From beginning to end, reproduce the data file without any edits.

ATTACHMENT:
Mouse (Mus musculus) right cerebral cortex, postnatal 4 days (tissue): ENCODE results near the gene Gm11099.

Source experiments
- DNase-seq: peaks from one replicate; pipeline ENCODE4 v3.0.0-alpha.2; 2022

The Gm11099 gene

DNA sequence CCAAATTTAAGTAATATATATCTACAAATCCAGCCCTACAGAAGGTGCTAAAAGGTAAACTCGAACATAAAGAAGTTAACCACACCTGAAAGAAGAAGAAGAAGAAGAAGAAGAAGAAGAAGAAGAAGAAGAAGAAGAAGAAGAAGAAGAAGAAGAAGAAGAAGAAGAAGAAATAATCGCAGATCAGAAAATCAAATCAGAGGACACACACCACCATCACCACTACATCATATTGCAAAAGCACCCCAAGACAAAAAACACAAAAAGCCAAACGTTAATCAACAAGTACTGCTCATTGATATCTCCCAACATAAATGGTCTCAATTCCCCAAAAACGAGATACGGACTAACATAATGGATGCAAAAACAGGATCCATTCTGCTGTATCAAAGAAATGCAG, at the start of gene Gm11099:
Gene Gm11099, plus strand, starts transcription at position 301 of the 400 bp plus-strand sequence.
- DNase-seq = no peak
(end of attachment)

Mouse (Mus musculus) right cerebral cortex, postnatal 4 days (tissue): ENCODE results near the gene Gm11099.

Source experiments
- DNase-seq: peaks from one replicate; pipeline ENCODE4 v3.0.0-alpha.2; 2022

The Gm11099 gene

DNA sequence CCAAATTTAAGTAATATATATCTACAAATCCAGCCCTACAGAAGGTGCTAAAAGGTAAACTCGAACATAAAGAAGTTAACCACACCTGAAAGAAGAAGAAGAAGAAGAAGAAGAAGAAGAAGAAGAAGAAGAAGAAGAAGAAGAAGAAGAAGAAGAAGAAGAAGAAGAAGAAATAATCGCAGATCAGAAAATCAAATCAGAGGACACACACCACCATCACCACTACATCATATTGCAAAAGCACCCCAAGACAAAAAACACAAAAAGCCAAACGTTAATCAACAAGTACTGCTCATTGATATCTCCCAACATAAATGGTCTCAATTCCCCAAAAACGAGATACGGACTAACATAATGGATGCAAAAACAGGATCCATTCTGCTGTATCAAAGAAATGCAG, at the start of gene Gm11099:
Gene Gm11099, plus strand, starts transcription at position 301 of the 400 bp plus-strand sequence.
- DNase-seq = no peak